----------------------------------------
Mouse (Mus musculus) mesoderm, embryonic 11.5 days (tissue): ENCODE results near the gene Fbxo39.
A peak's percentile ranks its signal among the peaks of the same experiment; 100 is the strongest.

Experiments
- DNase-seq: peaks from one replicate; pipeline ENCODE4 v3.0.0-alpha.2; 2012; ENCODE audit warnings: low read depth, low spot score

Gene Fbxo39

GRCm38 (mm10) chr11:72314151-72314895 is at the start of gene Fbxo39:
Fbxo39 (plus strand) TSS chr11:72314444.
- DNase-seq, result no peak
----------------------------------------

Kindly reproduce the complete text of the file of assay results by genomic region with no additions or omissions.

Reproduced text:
Mouse (Mus musculus) mesoderm, embryonic 11.5 days (tissue): ENCODE results near the gene Fbxo39.
A peak's percentile ranks its signal among the peaks of the same experiment; 100 is the strongest.

Experiments
- DNase-seq: peaks from one replicate; pipeline ENCODE4 v3.0.0-alpha.2; 2012; ENCODE audit warnings: low read depth, low spot score

Gene Fbxo39

GRCm38 (mm10) chr11:72314151-72314895 is at the start of gene Fbxo39:
Fbxo39 (plus strand) TSS chr11:72314444.
- DNase-seq, result no peak